Price: $89.95

Buy here.

8. Skechers Women’s Max Golf Shoe

From the listing:Imported. Rubber sole. Shaft measures approximately mid-top from arch. Spikeless, durable grip tpu outsole. Ultra-lightweight, responsive ULTRA Flight cushioning. Goga max insole delivers enhanced high-rebound cushioning. Water resistant. Synthetic upper.”

Price: $57.55

Buy here.

9. FootJoy Women’s Sport Retro-Previous Season Style Golf Shoes

From the listing: ” Lightweight – the linen-textured synthetic uppers offer lightweight comfort and durability. Cushioned rubber – the gum rubber outsole is a soft rubber compound which provides flexibility and comfort. Enhanced traction – This molded rubber outsole provides turf gripping performance and durability.”

Price: $59.95

Buy here.

10. New Balance Men’s Sweeper Waterproof Spiked Comfort Golf Shoe

From the listing: Synthetic. Imported.Rubber sole.Shaft measures approximately low-top from arch. Waterproof microfiber leather upper. REVlite 10mm drop* midsole provides lightweight cushioning & premium responsiveness. NDurance rubber outsole with removable FTS 3.0 Pulsar spikes.”

Price: $59.99

Buy here.

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Justin Thomas: What makes him an elite wedge player



It might be easy to say that a player like Justin Thomas is near the top of the leaderboard because

  1. He hits it the best
  2. He drives it long and relatively straight
  3. He is having a good putting week

I would agree and disagree with all three. Yes, they are definitely factors, but in my opinion, it’s his wedge play that has been the most notable part of his game—especially in 2020.

If you look at the stats, you will find a player who is not only damn-near deadly from 150 yards and in, but also a player who gets out of trouble about as well as anyone in the top 10 in the world.

We are talking about 2020 as a whole FYI.

(Stats via

Now strokes gained wedge stats have multiple variables affecting the ultimate stat, fairways hit, where a player misses it, out of the rough vs out of the fairway, putting, yada, yada, yada….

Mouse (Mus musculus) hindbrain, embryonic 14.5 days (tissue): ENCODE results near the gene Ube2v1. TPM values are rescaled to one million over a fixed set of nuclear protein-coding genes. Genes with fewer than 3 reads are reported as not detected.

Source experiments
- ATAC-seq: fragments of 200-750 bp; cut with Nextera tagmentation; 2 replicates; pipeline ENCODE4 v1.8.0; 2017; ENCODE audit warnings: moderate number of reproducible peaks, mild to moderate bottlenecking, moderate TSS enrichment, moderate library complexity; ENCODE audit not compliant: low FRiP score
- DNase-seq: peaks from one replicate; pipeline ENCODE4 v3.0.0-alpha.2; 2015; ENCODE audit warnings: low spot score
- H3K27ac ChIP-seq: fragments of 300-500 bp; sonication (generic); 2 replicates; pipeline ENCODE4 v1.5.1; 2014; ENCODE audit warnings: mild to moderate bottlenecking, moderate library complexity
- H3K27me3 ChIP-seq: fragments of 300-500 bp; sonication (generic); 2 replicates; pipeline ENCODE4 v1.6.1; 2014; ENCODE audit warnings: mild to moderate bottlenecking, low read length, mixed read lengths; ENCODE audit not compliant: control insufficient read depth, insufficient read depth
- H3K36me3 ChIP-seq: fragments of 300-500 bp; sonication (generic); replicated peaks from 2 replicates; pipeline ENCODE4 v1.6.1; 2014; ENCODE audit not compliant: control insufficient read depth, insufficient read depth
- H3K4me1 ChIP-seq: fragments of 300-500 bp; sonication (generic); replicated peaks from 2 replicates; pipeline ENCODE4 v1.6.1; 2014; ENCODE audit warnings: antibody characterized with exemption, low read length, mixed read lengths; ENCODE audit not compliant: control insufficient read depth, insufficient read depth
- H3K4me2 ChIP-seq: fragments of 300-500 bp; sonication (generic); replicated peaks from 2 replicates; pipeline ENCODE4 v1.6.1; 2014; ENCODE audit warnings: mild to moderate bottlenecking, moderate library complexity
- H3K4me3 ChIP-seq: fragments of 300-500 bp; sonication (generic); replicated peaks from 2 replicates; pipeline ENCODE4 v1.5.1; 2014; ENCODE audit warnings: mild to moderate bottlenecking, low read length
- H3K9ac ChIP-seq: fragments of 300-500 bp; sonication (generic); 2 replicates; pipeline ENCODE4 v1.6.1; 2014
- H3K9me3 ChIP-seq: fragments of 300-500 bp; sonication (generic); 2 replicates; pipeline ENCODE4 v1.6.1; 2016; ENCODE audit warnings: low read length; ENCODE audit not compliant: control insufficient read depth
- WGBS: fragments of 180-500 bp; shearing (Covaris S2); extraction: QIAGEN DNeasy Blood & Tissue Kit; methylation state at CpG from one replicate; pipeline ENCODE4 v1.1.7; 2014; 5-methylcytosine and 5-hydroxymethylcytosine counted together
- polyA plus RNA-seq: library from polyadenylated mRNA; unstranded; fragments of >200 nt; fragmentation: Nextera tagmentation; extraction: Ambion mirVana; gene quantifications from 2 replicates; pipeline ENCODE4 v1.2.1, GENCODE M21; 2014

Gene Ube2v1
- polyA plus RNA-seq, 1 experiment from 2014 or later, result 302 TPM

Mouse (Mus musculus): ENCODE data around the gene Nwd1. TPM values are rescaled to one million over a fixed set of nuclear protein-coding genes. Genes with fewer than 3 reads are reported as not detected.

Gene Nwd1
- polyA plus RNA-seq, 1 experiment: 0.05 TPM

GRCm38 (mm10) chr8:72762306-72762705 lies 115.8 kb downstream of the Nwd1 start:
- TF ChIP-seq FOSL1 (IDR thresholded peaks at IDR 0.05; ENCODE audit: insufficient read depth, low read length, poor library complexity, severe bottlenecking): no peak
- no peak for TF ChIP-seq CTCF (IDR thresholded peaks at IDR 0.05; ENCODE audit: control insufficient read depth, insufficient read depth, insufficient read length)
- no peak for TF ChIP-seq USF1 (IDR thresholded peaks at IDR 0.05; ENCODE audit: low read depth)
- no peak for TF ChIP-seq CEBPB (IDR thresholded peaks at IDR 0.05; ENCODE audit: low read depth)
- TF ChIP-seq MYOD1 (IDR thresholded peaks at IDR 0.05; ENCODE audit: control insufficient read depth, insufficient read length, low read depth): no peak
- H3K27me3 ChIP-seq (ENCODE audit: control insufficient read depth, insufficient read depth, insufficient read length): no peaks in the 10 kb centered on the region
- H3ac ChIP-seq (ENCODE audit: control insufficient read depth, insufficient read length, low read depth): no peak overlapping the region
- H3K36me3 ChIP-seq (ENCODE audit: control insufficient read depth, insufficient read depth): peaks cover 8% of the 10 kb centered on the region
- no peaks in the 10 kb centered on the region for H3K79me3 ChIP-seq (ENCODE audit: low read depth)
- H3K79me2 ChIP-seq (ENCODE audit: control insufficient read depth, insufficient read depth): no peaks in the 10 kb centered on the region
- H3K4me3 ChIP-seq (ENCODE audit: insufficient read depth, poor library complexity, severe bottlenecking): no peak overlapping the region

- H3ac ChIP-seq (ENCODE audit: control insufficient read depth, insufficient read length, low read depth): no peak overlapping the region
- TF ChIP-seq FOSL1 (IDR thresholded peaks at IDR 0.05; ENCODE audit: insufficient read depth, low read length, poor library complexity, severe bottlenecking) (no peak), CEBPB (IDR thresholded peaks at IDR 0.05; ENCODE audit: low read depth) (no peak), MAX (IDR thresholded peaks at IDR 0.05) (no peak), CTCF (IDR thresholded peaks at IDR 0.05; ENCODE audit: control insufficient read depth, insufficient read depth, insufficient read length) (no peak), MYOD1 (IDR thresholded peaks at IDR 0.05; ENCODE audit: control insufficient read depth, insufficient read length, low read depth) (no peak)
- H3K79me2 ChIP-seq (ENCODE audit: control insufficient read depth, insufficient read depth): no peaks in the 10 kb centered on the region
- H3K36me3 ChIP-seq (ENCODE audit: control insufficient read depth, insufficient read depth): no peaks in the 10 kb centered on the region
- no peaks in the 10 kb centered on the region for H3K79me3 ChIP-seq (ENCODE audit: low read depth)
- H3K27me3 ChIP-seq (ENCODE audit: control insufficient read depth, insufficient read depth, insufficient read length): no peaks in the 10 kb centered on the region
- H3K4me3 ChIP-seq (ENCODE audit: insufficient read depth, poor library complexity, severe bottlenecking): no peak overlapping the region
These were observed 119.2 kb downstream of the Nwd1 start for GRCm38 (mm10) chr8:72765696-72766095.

At this point, if I had to pick a player to get it done around the greens it would JT or Jon Rahm. True artists. Go back and watch some of the shots from the FedEx at TPC Southwind or even Kapalua this year, it was the reliance on his wedges that became the secret sauce. Like the putter, good wedge play can be an equalizer when anything else is falling short. And when the rest of the bag is decent, for a player like JT, good wedge play equals wins.

I wanted to dig in a little deeper, so I asked my old friend, Vokey’s Aaron Dill a few questions on what makes JT unique with a wedge in his hands…

JW: As far as technique, what in his action makes JT so good? And if you could compare him to someone who would it be?

AD: Justin’s technique is really something to watch. His ability to stay loose, calm, and maintain effortless speed while delivering the wedge accurately really shows his comfort with a wedge in his hands. Justin keeps the club out in front of him and he has mastered the ability to control his golf ball’s flight and spin.  I could compare him to many, but I sometimes feel he is in a league of his own.  

JW: Beyond the great shots we see on highlight reels, where does JT really get it done from an SG perspective? What do you see that the average person wouldn’t? 

AD: Justin does it all very well. You know this because he is 9th in SG around the green and this is partly due to his spotless technique but his ability to scramble in difficult situations. Something he does that amazes me is his creative vision of shots. There are times when he is in a situation where he hits a shot we don’t expect or think of. His comfort with a wedge is fun to watch, he makes all short game shots seem like they are no big deal and you can see this by his free-flowing, loose and speedy wedge action. You can tell he feels at peace with his wedge technique.

JW: He has an interesting set up for his wedges that has been well covered, but since you first met him, how has his understanding and approach to his wedges and wedge play evolved?

AD: Justin’s wedge set is unique, however, a lot of thought and intelligence has gone into crafting this matrix. Since the first time I met him, he has worked hard and he has always had the desire to want to improve and push himself. You can see it in his strength training, his increase in ball speed, and his general approach to competitive golf. His knowledge of his short game has improved over the years and it shows in his success. You can see how comfortable he feels when a wedge is pulled from the bag, you can bet he will be landing the ball close to the hole setting himself up for a makable putt.

Justin Thomas’ wedge specs 

Wedges: Titleist Vokey Design Raw SM7 (46-10F @47.5, 52-12F @52.5), Vokey SM8 (56-14F @57), Titleist Vokey Design WedgeWorks (60T @ 60.5)

Shafts: True Temper Dynamic Gold Tour Issue X100 (46), True Temper Dynamic Gold Tour Issue S400 (52-60)